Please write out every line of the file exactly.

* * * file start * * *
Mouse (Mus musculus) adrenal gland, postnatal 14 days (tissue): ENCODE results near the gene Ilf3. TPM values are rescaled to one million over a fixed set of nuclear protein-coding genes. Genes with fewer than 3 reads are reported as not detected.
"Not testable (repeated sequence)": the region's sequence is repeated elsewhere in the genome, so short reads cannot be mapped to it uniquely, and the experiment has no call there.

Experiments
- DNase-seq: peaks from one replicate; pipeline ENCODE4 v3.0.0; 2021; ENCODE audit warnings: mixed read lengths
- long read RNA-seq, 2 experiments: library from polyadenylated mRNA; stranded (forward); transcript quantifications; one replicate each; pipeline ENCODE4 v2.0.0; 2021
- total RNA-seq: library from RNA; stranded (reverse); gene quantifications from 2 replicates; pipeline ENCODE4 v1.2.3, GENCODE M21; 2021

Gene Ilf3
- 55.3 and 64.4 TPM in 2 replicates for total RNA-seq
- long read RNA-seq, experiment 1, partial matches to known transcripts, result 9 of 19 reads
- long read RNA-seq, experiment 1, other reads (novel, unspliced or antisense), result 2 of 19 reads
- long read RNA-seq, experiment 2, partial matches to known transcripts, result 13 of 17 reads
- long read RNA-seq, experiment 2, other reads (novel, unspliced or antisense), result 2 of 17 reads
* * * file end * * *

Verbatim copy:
Mouse (Mus musculus) adrenal gland, postnatal 14 days (tissue): ENCODE results near the gene Ilf3. TPM values are rescaled to one million over a fixed set of nuclear protein-coding genes. Genes with fewer than 3 reads are reported as not detected.
"Not testable (repeated sequence)": the region's sequence is repeated elsewhere in the genome, so short reads cannot be mapped to it uniquely, and the experiment has no call there.

Experiments
- DNase-seq: peaks from one replicate; pipeline ENCODE4 v3.0.0; 2021; ENCODE audit warnings: mixed read lengths
- long read RNA-seq, 2 experiments: library from polyadenylated mRNA; stranded (forward); transcript quantifications; one replicate each; pipeline ENCODE4 v2.0.0; 2021
- total RNA-seq: library from RNA; stranded (reverse); gene quantifications from 2 replicates; pipeline ENCODE4 v1.2.3, GENCODE M21; 2021

Gene Ilf3
- 55.3 and 64.4 TPM in 2 replicates for total RNA-seq
- long read RNA-seq, experiment 1, partial matches to known transcripts, result 9 of 19 reads
- long read RNA-seq, experiment 1, other reads (novel, unspliced or antisense), result 2 of 19 reads
- long read RNA-seq, experiment 2, partial matches to known transcripts, result 13 of 17 reads
- long read RNA-seq, experiment 2, other reads (novel, unspliced or antisense), result 2 of 17 reads